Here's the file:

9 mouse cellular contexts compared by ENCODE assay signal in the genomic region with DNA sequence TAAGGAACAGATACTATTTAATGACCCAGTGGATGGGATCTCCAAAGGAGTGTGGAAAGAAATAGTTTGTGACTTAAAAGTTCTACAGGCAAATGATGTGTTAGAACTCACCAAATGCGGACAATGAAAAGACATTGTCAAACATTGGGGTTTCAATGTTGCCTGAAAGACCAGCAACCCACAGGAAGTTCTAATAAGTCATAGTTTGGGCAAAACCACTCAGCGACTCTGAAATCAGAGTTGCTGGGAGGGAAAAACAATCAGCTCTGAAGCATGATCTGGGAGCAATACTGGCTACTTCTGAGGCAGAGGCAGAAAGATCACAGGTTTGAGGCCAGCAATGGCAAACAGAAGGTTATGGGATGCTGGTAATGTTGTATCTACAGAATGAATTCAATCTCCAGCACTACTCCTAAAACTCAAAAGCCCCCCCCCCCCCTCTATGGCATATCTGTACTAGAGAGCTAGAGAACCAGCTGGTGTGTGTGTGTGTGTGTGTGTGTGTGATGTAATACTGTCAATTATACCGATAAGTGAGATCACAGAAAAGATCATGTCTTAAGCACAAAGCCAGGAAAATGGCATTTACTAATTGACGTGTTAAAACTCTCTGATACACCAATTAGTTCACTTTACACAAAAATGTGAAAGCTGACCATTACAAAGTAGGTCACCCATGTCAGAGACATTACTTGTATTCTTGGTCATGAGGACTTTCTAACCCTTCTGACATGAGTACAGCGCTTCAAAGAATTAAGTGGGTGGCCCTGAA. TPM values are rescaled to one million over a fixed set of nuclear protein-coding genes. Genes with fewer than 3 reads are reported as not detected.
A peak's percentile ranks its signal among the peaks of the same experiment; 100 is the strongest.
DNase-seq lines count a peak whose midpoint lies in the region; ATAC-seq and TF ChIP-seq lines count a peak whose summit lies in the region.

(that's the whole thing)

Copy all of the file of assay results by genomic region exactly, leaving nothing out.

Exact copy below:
9 mouse cellular contexts compared by ENCODE assay signal in the genomic region with DNA sequence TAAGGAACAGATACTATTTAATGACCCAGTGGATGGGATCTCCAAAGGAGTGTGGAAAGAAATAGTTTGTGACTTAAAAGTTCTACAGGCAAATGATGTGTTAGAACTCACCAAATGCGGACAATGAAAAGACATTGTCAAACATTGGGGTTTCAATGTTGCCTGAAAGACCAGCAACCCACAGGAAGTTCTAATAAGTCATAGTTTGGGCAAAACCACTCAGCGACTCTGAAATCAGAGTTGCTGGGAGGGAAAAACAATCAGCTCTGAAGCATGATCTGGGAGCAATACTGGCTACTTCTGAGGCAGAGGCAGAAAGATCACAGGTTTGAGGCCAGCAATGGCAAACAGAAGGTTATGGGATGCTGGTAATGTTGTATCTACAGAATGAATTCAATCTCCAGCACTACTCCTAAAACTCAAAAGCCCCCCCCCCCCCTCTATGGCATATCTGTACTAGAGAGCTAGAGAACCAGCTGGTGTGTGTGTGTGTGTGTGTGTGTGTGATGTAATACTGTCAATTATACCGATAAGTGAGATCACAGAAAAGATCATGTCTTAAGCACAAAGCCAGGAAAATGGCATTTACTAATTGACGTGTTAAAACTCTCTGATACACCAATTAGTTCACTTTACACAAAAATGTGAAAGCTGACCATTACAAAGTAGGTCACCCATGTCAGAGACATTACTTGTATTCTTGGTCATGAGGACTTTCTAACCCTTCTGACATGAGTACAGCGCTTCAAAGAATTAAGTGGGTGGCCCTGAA. TPM values are rescaled to one million over a fixed set of nuclear protein-coding genes. Genes with fewer than 3 reads are reported as not detected.
A peak's percentile ranks its signal among the peaks of the same experiment; 100 is the strongest.
DNase-seq lines count a peak whose midpoint lies in the region; ATAC-seq and TF ChIP-seq lines count a peak whose summit lies in the region.